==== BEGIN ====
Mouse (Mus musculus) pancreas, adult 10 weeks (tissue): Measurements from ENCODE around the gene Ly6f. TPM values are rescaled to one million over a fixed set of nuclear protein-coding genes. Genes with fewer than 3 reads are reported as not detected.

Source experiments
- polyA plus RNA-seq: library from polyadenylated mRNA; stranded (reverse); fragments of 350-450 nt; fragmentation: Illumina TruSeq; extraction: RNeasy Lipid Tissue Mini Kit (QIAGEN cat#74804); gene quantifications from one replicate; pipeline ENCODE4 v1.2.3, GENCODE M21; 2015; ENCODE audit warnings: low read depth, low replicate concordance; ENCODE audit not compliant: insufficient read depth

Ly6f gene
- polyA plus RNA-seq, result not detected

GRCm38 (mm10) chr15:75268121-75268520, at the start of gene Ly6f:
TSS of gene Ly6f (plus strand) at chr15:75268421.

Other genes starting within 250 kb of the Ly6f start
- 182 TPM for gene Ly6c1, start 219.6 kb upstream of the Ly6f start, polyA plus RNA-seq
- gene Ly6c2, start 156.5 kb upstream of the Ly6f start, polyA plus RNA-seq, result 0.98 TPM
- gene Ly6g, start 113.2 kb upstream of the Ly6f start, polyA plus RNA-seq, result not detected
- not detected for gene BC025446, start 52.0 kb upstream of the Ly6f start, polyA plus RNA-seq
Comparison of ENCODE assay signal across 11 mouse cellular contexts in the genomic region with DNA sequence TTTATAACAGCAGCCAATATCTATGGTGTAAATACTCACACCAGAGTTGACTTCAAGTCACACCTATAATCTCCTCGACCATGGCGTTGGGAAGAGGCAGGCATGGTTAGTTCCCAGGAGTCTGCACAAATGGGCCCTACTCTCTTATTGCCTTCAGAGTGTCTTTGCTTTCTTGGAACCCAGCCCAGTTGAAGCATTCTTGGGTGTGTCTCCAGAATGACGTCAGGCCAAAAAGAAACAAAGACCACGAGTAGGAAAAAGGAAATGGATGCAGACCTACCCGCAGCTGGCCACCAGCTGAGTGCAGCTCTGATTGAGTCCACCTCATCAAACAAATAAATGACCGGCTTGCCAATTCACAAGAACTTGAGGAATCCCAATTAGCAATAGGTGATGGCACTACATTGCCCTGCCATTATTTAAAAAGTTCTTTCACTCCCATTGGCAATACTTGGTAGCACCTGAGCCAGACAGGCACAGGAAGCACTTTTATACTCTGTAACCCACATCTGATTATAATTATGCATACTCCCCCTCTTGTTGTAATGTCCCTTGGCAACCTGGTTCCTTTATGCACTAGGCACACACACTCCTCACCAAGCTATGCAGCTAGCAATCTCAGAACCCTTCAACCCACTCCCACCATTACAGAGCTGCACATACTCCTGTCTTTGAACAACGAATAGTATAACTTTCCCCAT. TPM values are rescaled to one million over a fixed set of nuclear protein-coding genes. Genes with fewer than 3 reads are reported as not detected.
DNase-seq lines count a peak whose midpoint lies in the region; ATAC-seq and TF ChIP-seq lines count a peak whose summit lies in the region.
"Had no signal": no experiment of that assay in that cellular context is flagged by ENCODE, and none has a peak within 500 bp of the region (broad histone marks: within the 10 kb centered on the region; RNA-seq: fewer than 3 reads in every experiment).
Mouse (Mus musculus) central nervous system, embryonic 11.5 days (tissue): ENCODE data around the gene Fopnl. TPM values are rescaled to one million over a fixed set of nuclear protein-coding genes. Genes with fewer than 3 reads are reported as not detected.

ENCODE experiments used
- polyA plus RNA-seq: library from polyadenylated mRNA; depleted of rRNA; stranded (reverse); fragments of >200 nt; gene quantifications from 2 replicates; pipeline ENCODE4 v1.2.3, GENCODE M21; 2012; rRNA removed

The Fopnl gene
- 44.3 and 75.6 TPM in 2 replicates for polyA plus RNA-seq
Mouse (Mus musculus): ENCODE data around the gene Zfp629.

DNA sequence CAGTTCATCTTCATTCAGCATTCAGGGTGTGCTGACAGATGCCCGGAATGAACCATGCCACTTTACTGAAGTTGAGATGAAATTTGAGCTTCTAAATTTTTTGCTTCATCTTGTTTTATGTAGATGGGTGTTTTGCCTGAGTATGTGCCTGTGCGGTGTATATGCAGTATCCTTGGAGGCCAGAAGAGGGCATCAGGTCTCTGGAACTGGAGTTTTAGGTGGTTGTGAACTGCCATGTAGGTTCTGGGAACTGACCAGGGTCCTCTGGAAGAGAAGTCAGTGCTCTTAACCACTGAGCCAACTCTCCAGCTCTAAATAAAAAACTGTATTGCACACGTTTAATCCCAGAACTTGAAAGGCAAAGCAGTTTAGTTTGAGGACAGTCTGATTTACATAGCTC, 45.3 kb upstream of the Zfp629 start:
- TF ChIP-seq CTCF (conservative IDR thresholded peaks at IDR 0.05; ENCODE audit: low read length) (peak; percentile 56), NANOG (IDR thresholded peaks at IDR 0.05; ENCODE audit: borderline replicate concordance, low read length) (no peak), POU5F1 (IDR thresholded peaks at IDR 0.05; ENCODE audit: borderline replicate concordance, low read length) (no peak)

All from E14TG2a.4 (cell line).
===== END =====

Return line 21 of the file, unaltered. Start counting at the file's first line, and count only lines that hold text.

Mouse (Mus musculus): ENCODE data around the gene Zfp629.